After that, Reddit introduced SubReddits, or communities. Instead of just one big pile of content, things could be sorted and categorized. The posts became pockets of information, grouped in individual topics that people could follow. With that, the data team could also understand how the communities interacted and cross posted. You could see the overlap between, say r/gamers and r/twoxchromosomes, to see what women gamers were posting about, and then, you could better recommend content to them.
The SubReddits were a great way to organize the content, but the machine learning team they’d also need well organized and defined data points if they want to be able to better incorporate machine learning into the recommendation platform. They introduced a data pipeline, and went through a couple changes until they got it right.
In 2014 the team added the Midas Enrichment layer. This was able to collect interesting signals that helped understand what users would want to view on their feeds. With this, they tried applying geolocation and the type of server the users to the data, but realized neither were very good at predicting preferred content.
In 2016 Reddit incorporated the Miskey machine learning recommendation service, which looks at user interactions, pulls in data, and is able to collect insights to make good recommendations for content users may like.
In 2017, Reddit added BigQuery which was simple to manage and connect their data to. They were finally able to truly bring a data culture to Reddit. With BigQuery they understood that all decisions have to come through the content data they were receiving
Now that they had the machine learning well enough in place, their next step was better on-boarding. They wanted to make it easier for people to create accounts and find content they would be interested in. They got a cartographer, which is basically a mix between a librarian and a data analyst, who looked at all the different subreddits and created categories that could house the different SubReddits. Things like health, gaming, cities, sports, could all hold more specific threads. With that change, new users could select what they’re interested in and Reddit could recommend them content from there.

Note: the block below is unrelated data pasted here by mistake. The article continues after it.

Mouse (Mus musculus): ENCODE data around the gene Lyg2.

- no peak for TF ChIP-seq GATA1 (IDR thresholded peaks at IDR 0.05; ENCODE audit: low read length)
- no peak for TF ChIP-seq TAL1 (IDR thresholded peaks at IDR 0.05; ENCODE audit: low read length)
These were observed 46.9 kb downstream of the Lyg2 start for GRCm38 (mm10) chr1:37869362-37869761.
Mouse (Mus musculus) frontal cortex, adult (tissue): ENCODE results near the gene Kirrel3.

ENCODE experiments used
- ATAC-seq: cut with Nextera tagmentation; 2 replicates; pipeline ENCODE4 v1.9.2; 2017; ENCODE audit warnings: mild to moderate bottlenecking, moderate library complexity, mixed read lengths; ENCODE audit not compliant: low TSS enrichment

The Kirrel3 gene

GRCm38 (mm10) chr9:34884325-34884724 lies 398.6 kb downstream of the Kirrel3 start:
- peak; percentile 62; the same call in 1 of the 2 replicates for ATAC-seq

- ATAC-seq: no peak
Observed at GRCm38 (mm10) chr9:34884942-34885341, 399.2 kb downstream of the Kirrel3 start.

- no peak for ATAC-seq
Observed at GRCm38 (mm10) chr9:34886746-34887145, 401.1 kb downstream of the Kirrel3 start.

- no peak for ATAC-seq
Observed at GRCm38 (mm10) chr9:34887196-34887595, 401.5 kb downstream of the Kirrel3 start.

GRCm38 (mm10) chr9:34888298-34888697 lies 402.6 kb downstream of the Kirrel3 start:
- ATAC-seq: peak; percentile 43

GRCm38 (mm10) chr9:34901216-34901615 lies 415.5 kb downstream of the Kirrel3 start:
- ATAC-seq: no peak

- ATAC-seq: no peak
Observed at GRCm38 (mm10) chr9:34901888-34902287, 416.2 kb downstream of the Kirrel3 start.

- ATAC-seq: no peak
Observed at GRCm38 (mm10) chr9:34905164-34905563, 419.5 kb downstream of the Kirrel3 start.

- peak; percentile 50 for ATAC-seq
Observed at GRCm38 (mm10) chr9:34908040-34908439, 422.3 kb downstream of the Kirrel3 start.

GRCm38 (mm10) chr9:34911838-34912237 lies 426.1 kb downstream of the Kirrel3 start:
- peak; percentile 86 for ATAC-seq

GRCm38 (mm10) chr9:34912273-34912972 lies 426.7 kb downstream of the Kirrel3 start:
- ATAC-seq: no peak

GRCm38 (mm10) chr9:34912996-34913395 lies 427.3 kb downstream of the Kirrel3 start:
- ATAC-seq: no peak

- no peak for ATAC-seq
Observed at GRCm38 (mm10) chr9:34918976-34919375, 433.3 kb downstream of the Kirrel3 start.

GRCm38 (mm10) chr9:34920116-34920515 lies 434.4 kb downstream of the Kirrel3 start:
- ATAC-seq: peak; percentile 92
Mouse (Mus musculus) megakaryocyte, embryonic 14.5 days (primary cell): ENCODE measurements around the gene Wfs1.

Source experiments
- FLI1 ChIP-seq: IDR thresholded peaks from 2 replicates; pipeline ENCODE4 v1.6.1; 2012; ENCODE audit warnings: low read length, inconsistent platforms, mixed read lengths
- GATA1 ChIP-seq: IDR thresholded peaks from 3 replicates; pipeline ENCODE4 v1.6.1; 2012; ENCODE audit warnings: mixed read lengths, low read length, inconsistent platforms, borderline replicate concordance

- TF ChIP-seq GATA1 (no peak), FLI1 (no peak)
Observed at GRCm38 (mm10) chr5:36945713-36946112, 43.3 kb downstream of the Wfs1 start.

Beyond aiding new users, it could recommend similar-but-not-the-same content, which encouraged a sort-of ‘Reddit Rabbit Hole” of interesting content. This aided in retention and time spent on the site, and gave users a better experience.
They were also able to begin testing out different logistic regression models for the homepage at the same time, with ease. Now, Reddit is is running around five different models at any given time, all to help understand what model is the best platform for users.
What they learned
The main take-away from all this history was the need to understand your data. Originally, they used a “kitchen sink” model, which just collected every type of data they could get their hands on, but that just muddled the results and made it difficult to understand what actually helped their platform.
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Despite this success, machine learning at Reddit will always be striving for better. They’ve recently switched to TensorFlow models to serving their machine learning. And they’re working on making their HotPage even more relevant. They’re doing this by moving into streaming infrastructure, where they can take user interactions and signals to provide more relevant content. In keeping their community and information-sharing focus, this new version of the HotPage is based on meaningful discussions, instead of just memes with a lot of upvotes.
By being able to learn from their mistakes, machine learning at Reddit has been able to constantly make smarter decisions about their data and create a better user experience.